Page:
Women lose out when partners switch jobs

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The Independent Online

Women still lose out when couples move for career reasons because, despite increasing equality, the man's job is considered more important.

Women still lose out when couples move for career reasons because, despite increasing equality, the man's job is considered more important.

Economists at Warwick University found that men hardly ever move for their wives' careers, but women are more flexible, sacrificing their own opportunities for their partners'. Traditional views on family roles, and the fact that on average women earn less than men, have led to a lack of job mobility for married women.

Professor Andrew Oswald,author of the study, said traditional views on the importance of men's and women's work played a part, as low paid men still persuade wives to move. "The truth is if you are a woman and you want to move around with your career, you had better stay single," he said."Women automatically suffer when they move for their partners' jobs because they are forced to take less senior jobs with less prospects."

The study of 15,000 British workers shows that single women are 25 per cent more likely to move than married. For men, having a wife makes no difference to their readiness to move for a better paid job.

The researchers used information from the British Household Panel Study, and from the National Child Development Study, which provides data on all people born in a particular week in 1958.

A spokesperson for the Equal Opportunities Commission said: "On average women still get paid less than men, and when couples are making decisions about their joint financial future, on a law of averages they are more likely to move for the higher income.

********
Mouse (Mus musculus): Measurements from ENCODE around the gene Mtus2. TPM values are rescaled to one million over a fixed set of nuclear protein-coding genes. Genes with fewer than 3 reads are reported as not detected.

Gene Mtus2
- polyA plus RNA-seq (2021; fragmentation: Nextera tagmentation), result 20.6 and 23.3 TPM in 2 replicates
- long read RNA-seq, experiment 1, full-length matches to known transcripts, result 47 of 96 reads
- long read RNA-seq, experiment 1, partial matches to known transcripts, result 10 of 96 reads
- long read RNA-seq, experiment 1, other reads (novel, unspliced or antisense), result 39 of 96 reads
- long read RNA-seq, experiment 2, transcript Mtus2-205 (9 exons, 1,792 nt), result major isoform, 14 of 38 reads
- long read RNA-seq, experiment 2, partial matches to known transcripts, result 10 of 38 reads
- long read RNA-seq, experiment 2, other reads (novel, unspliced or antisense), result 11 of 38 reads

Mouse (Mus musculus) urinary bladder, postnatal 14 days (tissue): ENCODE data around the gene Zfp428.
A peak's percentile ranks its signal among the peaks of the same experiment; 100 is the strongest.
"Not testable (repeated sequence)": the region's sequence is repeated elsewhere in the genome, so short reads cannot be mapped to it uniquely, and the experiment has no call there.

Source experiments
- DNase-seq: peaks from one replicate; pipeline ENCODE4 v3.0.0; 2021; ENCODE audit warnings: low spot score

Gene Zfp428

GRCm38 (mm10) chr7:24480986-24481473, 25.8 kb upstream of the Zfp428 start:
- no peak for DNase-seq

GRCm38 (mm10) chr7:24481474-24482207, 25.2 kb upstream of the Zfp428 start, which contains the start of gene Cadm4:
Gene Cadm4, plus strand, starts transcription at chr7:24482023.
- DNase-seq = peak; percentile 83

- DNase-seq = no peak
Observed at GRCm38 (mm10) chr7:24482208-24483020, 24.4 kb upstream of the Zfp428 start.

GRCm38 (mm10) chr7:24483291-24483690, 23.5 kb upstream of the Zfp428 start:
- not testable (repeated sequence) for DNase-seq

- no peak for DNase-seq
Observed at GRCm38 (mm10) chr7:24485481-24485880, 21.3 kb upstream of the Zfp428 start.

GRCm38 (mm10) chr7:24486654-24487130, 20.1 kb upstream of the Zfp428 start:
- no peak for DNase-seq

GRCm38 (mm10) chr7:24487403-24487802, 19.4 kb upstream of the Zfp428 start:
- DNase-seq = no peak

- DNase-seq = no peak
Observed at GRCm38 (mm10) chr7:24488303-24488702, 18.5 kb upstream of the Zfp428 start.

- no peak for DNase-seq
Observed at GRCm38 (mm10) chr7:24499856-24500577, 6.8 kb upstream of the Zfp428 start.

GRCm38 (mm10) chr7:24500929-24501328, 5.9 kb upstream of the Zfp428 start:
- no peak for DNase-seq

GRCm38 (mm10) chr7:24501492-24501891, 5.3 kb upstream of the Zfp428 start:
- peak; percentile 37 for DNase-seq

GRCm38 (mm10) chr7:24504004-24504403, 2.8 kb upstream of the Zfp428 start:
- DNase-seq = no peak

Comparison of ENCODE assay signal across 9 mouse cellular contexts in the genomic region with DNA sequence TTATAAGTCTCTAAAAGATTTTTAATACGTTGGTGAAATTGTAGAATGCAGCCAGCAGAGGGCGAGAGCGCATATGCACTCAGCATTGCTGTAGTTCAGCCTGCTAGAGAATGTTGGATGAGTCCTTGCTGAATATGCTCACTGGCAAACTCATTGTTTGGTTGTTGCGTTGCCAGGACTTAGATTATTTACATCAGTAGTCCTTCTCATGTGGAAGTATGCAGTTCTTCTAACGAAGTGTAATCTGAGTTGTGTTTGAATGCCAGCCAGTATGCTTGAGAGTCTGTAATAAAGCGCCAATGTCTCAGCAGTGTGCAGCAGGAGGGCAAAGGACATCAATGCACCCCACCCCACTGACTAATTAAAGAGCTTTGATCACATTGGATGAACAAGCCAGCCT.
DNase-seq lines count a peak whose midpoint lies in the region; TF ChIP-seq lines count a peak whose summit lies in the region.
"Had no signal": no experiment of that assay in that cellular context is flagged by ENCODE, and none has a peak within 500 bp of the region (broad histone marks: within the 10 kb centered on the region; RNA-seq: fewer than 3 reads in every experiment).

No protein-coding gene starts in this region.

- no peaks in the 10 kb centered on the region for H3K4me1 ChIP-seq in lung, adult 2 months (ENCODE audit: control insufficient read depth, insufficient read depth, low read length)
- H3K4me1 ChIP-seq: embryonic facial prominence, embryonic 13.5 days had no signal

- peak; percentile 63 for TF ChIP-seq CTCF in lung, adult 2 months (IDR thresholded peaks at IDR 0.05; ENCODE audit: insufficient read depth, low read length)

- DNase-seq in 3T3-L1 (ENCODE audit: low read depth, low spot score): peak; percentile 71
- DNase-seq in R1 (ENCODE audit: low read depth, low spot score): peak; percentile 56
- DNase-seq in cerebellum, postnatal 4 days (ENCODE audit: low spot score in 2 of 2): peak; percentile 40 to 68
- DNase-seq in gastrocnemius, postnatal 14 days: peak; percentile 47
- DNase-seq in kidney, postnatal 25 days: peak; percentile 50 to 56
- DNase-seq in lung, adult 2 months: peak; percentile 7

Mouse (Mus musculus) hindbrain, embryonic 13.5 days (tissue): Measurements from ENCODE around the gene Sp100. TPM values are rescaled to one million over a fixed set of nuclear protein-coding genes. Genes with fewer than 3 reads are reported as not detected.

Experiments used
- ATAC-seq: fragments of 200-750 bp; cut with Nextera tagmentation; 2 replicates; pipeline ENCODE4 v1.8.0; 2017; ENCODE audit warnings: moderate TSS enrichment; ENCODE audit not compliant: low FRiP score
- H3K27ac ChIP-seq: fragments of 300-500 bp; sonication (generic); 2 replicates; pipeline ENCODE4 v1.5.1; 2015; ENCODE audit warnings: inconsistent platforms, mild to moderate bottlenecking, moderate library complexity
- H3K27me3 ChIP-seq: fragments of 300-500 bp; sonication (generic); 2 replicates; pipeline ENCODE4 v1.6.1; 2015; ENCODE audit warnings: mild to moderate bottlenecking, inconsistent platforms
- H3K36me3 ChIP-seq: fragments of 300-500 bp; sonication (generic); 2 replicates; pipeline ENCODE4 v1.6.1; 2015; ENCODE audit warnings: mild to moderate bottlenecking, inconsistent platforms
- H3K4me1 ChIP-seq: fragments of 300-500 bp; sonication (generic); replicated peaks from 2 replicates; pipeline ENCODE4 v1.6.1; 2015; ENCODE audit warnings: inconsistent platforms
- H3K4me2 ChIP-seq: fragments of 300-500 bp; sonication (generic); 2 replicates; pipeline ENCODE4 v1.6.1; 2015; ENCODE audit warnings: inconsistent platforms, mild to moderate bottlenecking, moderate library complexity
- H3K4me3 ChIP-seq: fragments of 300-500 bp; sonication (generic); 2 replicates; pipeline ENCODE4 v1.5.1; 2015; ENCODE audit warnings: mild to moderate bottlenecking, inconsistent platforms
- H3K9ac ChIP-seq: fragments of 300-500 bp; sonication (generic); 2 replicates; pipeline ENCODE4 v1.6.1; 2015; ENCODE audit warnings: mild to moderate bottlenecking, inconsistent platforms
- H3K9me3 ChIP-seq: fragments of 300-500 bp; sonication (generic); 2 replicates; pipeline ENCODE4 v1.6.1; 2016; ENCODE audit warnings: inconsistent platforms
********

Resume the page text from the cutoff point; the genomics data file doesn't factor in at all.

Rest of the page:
"Equal pay could remove this gender bias and make men as willing to move for their wives' careers as their own. We would not want to see companies discriminating against married women because they think they won't move for their job," she said.

About three in a hundred Britons move home for work reasons each year. They account for 14 per cent of all residential movers and 6 per cent of those who change employer.

Anne Heald, a 35-year-oldgraduate, was set for an executive post in exports when husband Ed, who works for the Ministry of Defence, said in 1995 he was being moved from London to Bristol. Mrs Heald said she was forced to settle for a dead end job.

"My husband's earning potential was greater than mine, so we knew the move was the only option. I thought I would walk into a similar job without any trouble" she said.

"I though I was so multi-skilled I would walk into another job at the same level. I spent four months looking for work in Bristol and was absolutely astonished that there was nothing for me here.

"I can't say that I'm not jealous at times. My husband's career has sky-rocketed, whereas as far as I'm concerned I have come to terms with the fact I will never fulfil my potential."

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